• "the whitewashed wall is a writing apparatus not entirely governed by the tension between these two functions" (76)


affront and arouse the liberal subject -- power of horror coinciding with Kristeva's "abjection" (81)

  • identity constituted not in the depths but on the outer surface
  • can individuality survive certain modes of representation? (82)
  • for Kristeva, "the abject is a boundary phenomenon" (83)
"To tattoo is precisely to 'decorate' the surface, to produce the skin as surface, to apprehend the contours of the body as that which vacillates between the psychic and the material." (83)
"Lodged on the border between inside and outside, the tattoo occupies the no-place of abjection." (84)
"This figure [of abjection] may be variously thought of as one that is all surface, or one whose inside is also its outside. As a creature of the surface, a tattoo is an example of the first: as a disturbance to that surface, it is an instance of the second." (85)

we think the British didn't tattoo themselves during the early modern period; but shows us to be descendants of a form of thought for which "tattoo is visible as the mark of an ethnic status we have long claims, as a nation, to have outgrown" (110)


Stephen Greenblatt's definition of "literature" in Marvellous Possessions" as texts doing "playful" imaginative work

however, some "texts" -- like pots -- do imaginative playful work but aren't "literature"

"Rather than seeking to re-situate these practices as literature, my aim is to demonstrate that, in even its most anti-essentialist mode, the category of 'literature' works to limit (albeit in sometimes productive ways) our understanding of the writing of the past." (114)
"I want to argue for the existence and consequence, in early modern England, of a writing practice which was understood not as an inscriptional art, but as an inscriptional action whereby the intelligence of the maker registered itself in matter." (114) -- collapse between the sensible and the intelligible on which writing usually depends (Derrida, "graphology") -- "Within the practices i seek to describe writing has meaning in excess both of its signified content, and of its easily recognized aesthetic dimensions -- a meaning that has to do with the fact of its appearance in matter." (115)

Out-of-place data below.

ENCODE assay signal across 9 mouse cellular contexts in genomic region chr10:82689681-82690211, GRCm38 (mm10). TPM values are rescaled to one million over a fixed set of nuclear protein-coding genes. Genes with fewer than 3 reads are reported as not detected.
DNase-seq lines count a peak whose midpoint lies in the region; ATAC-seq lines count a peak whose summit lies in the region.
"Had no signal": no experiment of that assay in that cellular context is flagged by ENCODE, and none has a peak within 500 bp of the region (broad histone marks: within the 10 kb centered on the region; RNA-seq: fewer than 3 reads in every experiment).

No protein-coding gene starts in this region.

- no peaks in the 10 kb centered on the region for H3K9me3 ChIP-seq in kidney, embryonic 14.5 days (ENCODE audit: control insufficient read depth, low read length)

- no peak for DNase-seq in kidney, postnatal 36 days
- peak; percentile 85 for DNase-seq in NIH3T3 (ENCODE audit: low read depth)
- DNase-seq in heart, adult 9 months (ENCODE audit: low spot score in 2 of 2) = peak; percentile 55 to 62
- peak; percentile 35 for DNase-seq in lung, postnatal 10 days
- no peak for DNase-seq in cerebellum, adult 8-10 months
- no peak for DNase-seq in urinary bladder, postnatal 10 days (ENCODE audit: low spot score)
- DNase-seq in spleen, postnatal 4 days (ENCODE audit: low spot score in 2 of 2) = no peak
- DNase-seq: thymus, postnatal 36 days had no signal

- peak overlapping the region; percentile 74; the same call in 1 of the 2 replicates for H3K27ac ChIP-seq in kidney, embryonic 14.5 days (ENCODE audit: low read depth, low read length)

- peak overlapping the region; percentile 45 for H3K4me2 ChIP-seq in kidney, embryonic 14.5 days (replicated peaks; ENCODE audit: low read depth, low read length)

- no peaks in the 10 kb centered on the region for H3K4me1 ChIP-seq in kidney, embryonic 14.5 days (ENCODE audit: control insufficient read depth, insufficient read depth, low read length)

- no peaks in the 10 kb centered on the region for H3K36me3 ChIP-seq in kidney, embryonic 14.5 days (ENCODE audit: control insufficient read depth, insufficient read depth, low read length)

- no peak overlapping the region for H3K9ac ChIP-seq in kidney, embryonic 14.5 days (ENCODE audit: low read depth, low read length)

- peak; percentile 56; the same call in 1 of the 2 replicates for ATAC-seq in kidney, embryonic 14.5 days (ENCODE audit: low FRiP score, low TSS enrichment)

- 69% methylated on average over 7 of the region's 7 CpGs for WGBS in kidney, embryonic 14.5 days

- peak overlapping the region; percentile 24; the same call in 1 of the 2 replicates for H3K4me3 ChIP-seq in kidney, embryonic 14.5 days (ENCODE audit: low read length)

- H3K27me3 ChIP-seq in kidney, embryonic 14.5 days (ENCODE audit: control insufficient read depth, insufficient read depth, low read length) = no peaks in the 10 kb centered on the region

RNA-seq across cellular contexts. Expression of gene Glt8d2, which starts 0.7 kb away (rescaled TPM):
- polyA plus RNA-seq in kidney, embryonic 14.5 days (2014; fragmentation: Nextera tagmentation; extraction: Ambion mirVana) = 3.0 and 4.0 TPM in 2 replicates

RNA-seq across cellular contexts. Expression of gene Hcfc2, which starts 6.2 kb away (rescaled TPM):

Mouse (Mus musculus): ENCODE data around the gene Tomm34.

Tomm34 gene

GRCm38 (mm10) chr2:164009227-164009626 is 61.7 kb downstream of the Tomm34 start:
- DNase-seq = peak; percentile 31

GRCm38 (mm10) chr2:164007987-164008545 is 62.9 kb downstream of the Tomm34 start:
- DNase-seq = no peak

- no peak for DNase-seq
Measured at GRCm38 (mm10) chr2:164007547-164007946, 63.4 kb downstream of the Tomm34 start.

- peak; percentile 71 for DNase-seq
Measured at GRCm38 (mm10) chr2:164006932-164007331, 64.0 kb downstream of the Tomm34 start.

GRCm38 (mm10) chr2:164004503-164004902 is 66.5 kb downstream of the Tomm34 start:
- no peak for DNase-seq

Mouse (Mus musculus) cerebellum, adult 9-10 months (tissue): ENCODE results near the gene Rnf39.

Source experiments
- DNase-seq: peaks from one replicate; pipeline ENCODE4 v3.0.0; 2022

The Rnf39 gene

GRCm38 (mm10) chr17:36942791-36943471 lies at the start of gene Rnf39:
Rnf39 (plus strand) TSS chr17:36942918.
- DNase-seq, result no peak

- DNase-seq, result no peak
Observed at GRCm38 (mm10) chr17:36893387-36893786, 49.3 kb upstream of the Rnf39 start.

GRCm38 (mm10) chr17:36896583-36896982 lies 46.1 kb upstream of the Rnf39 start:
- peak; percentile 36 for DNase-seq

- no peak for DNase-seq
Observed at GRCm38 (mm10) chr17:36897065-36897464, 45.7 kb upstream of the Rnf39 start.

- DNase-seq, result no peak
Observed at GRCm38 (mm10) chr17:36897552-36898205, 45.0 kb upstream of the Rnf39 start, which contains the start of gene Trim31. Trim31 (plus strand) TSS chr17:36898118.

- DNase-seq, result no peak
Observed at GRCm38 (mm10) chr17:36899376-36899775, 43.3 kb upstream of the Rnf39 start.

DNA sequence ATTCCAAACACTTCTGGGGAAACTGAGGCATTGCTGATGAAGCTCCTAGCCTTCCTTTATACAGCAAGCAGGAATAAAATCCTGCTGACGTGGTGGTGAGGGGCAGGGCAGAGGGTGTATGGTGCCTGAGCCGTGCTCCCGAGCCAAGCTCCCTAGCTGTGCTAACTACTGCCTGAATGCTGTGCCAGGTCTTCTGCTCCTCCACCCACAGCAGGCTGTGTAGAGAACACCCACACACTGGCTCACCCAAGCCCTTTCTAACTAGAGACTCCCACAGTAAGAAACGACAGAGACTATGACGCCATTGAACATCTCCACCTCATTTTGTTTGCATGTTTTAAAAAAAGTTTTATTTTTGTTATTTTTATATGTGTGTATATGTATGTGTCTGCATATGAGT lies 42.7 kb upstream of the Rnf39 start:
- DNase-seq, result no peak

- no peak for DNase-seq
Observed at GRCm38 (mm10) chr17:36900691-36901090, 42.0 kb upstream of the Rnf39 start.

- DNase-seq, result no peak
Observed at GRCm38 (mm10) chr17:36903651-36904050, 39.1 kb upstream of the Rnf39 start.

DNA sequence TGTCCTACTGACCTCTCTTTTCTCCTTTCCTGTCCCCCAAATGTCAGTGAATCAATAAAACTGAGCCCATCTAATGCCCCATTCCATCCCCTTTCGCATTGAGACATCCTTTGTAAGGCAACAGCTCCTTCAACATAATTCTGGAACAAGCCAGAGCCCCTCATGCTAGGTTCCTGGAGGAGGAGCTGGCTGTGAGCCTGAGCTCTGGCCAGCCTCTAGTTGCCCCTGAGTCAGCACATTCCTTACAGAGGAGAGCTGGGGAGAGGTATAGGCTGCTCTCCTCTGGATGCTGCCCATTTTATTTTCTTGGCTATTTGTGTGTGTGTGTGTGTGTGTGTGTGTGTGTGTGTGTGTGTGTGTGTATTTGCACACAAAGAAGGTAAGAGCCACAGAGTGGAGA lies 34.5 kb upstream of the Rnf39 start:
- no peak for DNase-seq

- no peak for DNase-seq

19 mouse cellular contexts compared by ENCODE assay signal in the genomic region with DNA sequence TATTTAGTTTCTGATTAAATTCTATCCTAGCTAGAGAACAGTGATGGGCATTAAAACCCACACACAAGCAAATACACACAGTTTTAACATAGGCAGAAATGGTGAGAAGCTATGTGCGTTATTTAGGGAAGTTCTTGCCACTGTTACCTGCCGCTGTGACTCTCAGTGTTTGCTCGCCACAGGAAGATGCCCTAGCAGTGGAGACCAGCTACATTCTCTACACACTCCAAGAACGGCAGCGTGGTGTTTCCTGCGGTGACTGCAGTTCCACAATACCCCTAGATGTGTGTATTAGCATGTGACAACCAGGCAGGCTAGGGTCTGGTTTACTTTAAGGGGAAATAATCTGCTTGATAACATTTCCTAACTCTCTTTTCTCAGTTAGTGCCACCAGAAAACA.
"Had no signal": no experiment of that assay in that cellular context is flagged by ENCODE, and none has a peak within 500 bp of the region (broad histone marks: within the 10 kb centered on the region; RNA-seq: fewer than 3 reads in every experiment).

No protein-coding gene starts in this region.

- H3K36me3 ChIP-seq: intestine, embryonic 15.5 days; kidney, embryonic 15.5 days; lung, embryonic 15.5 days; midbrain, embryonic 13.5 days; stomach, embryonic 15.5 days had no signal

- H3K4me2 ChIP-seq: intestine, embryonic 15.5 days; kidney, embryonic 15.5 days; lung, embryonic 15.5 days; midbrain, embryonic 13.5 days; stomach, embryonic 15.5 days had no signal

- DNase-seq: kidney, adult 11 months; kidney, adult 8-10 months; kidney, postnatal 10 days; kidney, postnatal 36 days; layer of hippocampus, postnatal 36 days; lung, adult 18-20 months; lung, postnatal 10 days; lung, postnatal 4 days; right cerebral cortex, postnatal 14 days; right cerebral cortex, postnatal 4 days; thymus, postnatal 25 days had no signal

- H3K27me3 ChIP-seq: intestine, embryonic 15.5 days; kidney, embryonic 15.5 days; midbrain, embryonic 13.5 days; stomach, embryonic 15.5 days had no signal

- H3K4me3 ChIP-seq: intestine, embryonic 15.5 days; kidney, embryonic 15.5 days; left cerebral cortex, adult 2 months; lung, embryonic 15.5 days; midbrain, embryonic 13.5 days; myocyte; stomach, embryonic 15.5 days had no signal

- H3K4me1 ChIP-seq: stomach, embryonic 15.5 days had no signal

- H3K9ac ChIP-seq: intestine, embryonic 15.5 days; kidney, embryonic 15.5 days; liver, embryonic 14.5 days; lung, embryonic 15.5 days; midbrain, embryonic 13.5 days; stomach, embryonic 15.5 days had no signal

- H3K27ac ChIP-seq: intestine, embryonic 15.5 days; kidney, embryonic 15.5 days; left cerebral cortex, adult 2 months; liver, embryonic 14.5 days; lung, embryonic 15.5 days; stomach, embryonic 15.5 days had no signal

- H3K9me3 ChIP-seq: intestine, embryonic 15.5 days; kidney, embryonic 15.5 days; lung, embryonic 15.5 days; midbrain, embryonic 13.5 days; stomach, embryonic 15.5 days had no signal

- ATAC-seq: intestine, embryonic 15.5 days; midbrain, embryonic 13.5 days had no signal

room for uncertainty as to what writing is (117); "even in the case of the cultural traditions and systems with which we are familiar, we do not know where and when writing begins" (117) -- writing mediates consciousness and the material world while participating in both

Puttenham, role of devices (121-3)

early modern interest in occult, magic; anagrams; seen as both belief and unbelief (127-9)

"Fire-writing (and equally, thought differently, graffiti writing) will strike eve na modern sensibility as instances of writing uncannily caught in the act of its own appearance. But in early modern England, writing in any of its media could appear as an act of autofiguraation -- as, that is, a delineation that closed the gap between material signifiers and ideational signifieds in the experience of signification itself." (133)

linearization has imposed itself as the norm (Derrida; 134)

"In truth, hte linear norm is opposed, as well as confirmed, by that particular organization of intellectual space that Derrida takes to be its greatest triumph. For the printed book represents not only a peculiar infolding of space, but one whose 'linearity' is achieved by the disordering and regathering of lines. To compile a book is to reorganize the linearization of thought and writing that went into the composition of the text in the first place: it is to reverse, cut and fit lines to the design of the page; and to assemble those designs (half of them inverted0 out of numerical order on the printer's block. The linear form that results from this process -- the printed book -- thus represents less linearization as such, than the imposition of linearity as a graphic norm" (135)

early modern nosegay as a writing practice (136); hair bracelets (143); fuddling cup (147)

"Speaking crockery is thus more than a conceited literalization of the most common metaphor for mortality, for it proposes a continuity not only between clay and flesh, but also between shaped clay and the deep structures of human cognition." (151)

writing on pots/cups as writing in three dimensions; "Forever in the act of vanishing, or re-appearing, around a curve, such writing makes explicit the role of the materiality of space within the act of understanding." (158)

use value vs. exchange value